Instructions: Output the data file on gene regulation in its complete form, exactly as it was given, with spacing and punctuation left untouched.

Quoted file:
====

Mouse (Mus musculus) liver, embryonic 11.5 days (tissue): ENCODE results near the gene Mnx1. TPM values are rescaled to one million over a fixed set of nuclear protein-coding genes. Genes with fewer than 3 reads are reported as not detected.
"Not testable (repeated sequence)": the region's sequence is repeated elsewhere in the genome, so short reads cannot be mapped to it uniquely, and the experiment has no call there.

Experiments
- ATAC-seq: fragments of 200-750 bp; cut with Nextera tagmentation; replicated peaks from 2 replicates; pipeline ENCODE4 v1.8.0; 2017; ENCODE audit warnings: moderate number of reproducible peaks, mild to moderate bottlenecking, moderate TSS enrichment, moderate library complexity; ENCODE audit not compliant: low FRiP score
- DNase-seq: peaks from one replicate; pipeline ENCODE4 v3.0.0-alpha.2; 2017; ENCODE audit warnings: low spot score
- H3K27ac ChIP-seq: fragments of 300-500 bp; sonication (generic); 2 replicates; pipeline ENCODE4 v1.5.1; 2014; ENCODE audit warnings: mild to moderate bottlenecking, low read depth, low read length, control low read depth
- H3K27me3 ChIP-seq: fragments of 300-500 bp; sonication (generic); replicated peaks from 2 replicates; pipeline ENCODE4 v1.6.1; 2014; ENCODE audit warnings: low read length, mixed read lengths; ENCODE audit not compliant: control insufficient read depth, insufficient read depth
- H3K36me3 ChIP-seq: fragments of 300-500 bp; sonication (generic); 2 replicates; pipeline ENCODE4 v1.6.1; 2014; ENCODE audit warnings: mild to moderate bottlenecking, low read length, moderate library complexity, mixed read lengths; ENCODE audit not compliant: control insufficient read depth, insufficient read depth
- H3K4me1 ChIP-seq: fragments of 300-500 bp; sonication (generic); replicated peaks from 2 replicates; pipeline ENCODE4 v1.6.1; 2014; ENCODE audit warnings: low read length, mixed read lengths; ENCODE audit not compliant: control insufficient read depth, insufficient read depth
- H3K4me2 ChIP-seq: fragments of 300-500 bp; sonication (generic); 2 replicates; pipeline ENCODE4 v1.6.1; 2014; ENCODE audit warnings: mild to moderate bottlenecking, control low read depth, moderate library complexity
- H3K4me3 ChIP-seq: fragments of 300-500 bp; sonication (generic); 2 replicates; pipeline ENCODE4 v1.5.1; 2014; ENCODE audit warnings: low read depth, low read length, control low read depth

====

Mouse (Mus musculus) liver, embryonic 11.5 days (tissue): ENCODE results near the gene Mnx1. TPM values are rescaled to one million over a fixed set of nuclear protein-coding genes. Genes with fewer than 3 reads are reported as not detected.
"Not testable (repeated sequence)": the region's sequence is repeated elsewhere in the genome, so short reads cannot be mapped to it uniquely, and the experiment has no call there.

Experiments
- ATAC-seq: fragments of 200-750 bp; cut with Nextera tagmentation; replicated peaks from 2 replicates; pipeline ENCODE4 v1.8.0; 2017; ENCODE audit warnings: moderate number of reproducible peaks, mild to moderate bottlenecking, moderate TSS enrichment, moderate library complexity; ENCODE audit not compliant: low FRiP score
- DNase-seq: peaks from one replicate; pipeline ENCODE4 v3.0.0-alpha.2; 2017; ENCODE audit warnings: low spot score
- H3K27ac ChIP-seq: fragments of 300-500 bp; sonication (generic); 2 replicates; pipeline ENCODE4 v1.5.1; 2014; ENCODE audit warnings: mild to moderate bottlenecking, low read depth, low read length, control low read depth
- H3K27me3 ChIP-seq: fragments of 300-500 bp; sonication (generic); replicated peaks from 2 replicates; pipeline ENCODE4 v1.6.1; 2014; ENCODE audit warnings: low read length, mixed read lengths; ENCODE audit not compliant: control insufficient read depth, insufficient read depth
- H3K36me3 ChIP-seq: fragments of 300-500 bp; sonication (generic); 2 replicates; pipeline ENCODE4 v1.6.1; 2014; ENCODE audit warnings: mild to moderate bottlenecking, low read length, moderate library complexity, mixed read lengths; ENCODE audit not compliant: control insufficient read depth, insufficient read depth
- H3K4me1 ChIP-seq: fragments of 300-500 bp; sonication (generic); replicated peaks from 2 replicates; pipeline ENCODE4 v1.6.1; 2014; ENCODE audit warnings: low read length, mixed read lengths; ENCODE audit not compliant: control insufficient read depth, insufficient read depth
- H3K4me2 ChIP-seq: fragments of 300-500 bp; sonication (generic); 2 replicates; pipeline ENCODE4 v1.6.1; 2014; ENCODE audit warnings: mild to moderate bottlenecking, control low read depth, moderate library complexity
- H3K4me3 ChIP-seq: fragments of 300-500 bp; sonication (generic); 2 replicates; pipeline ENCODE4 v1.5.1; 2014; ENCODE audit warnings: low read depth, low read length, control low read depth